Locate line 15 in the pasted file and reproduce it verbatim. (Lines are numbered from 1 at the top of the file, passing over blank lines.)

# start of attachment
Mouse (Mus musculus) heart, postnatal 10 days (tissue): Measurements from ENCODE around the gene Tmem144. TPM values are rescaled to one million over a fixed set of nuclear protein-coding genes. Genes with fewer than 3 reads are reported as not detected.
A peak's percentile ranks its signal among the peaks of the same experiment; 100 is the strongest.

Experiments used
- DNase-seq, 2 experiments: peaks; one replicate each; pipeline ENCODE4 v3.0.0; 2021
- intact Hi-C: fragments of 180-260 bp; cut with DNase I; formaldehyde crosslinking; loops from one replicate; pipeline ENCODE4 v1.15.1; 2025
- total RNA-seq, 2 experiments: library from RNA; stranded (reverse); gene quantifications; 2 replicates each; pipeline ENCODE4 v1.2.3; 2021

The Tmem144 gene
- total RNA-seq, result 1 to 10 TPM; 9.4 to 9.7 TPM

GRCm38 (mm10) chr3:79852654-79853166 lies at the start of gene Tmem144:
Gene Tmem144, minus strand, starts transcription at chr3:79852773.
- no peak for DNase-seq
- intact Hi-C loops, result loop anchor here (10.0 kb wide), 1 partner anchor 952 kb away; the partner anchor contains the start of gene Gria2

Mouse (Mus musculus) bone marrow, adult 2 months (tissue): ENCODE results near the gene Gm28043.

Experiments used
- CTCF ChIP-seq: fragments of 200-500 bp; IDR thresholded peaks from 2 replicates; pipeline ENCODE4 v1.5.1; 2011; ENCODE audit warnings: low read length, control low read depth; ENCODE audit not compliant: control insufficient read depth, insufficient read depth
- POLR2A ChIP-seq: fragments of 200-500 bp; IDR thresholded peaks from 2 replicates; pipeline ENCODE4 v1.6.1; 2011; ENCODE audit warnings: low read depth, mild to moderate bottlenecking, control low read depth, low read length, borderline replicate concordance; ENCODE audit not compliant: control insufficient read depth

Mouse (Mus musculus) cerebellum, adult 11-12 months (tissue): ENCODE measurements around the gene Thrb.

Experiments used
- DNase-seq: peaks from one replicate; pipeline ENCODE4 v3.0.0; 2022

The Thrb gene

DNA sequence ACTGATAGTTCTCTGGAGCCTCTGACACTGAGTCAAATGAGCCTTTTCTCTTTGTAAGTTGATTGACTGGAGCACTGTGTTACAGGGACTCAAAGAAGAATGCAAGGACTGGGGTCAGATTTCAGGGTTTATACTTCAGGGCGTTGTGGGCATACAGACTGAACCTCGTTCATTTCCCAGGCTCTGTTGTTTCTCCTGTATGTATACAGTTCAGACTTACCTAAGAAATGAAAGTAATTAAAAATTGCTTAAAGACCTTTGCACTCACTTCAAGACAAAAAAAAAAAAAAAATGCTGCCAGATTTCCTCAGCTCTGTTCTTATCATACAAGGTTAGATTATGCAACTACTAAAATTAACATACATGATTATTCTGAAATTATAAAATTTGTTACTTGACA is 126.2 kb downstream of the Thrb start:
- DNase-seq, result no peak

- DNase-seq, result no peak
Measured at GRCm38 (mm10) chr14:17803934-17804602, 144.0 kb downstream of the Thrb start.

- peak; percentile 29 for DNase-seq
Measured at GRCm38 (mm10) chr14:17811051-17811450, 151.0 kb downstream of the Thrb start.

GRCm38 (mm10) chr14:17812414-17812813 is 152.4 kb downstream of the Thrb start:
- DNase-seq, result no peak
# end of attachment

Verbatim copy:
- CTCF ChIP-seq: fragments of 200-500 bp; IDR thresholded peaks from 2 replicates; pipeline ENCODE4 v1.5.1; 2011; ENCODE audit warnings: low read length, control low read depth; ENCODE audit not compliant: control insufficient read depth, insufficient read depth